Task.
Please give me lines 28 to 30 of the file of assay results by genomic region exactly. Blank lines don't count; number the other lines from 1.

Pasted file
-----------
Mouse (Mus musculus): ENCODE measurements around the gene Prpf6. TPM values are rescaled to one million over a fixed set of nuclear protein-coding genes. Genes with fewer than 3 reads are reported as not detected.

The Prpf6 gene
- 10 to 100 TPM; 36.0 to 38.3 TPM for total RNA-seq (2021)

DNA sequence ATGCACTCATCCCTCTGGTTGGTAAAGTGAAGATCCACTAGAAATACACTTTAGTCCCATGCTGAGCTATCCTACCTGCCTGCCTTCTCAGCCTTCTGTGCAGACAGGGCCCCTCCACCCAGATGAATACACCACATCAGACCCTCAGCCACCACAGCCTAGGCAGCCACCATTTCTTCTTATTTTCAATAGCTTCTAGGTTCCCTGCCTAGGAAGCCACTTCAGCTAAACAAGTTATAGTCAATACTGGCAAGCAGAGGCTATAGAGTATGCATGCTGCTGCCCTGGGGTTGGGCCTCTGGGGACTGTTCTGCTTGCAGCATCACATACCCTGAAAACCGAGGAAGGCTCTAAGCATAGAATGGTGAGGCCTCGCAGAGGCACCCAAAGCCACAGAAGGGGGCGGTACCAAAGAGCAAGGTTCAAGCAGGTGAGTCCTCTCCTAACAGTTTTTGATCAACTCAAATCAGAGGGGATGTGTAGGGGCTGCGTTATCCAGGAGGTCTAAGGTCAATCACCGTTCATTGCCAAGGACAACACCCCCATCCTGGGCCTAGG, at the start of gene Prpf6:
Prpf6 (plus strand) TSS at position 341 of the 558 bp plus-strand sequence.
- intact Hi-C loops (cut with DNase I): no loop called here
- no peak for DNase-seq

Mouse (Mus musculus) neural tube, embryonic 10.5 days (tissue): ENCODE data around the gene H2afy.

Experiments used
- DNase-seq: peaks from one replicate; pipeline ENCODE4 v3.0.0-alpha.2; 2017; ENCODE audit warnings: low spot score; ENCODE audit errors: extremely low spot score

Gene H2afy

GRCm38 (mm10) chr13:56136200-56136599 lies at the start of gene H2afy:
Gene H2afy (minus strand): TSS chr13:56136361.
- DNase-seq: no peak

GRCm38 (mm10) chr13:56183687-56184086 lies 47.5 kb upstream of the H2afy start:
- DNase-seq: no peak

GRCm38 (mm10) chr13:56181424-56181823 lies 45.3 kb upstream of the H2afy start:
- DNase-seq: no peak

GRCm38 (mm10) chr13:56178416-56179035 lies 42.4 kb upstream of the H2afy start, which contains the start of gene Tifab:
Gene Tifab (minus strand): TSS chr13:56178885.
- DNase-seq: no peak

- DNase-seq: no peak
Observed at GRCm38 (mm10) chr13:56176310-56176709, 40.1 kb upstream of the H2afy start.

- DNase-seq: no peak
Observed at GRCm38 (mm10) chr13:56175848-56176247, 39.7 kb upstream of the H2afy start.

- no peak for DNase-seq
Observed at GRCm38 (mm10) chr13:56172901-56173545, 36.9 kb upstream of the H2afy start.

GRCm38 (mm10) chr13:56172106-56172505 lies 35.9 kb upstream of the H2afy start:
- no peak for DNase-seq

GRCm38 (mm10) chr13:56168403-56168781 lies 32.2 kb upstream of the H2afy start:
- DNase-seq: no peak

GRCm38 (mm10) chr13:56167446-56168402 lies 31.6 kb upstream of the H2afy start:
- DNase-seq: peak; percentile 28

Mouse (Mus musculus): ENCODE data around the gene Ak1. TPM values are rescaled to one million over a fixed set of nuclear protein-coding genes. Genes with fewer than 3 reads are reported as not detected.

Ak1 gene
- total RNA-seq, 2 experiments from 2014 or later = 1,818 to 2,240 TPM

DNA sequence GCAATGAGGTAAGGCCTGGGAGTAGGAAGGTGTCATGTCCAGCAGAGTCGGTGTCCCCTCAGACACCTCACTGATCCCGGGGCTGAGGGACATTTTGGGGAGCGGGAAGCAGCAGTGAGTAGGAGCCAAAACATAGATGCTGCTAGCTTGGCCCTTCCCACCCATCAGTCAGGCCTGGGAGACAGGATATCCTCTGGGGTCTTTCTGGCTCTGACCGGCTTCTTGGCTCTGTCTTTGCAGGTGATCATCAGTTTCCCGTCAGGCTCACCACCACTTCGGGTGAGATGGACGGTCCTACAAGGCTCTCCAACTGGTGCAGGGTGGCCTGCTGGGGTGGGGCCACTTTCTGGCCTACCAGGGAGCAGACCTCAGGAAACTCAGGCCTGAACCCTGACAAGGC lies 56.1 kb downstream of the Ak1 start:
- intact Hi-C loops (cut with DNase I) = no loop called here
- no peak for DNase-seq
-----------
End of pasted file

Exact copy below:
GRCm38 (mm10) chr13:56172106-56172505 lies 35.9 kb upstream of the H2afy start:
- no peak for DNase-seq

GRCm38 (mm10) chr13:56168403-56168781 lies 32.2 kb upstream of the H2afy start: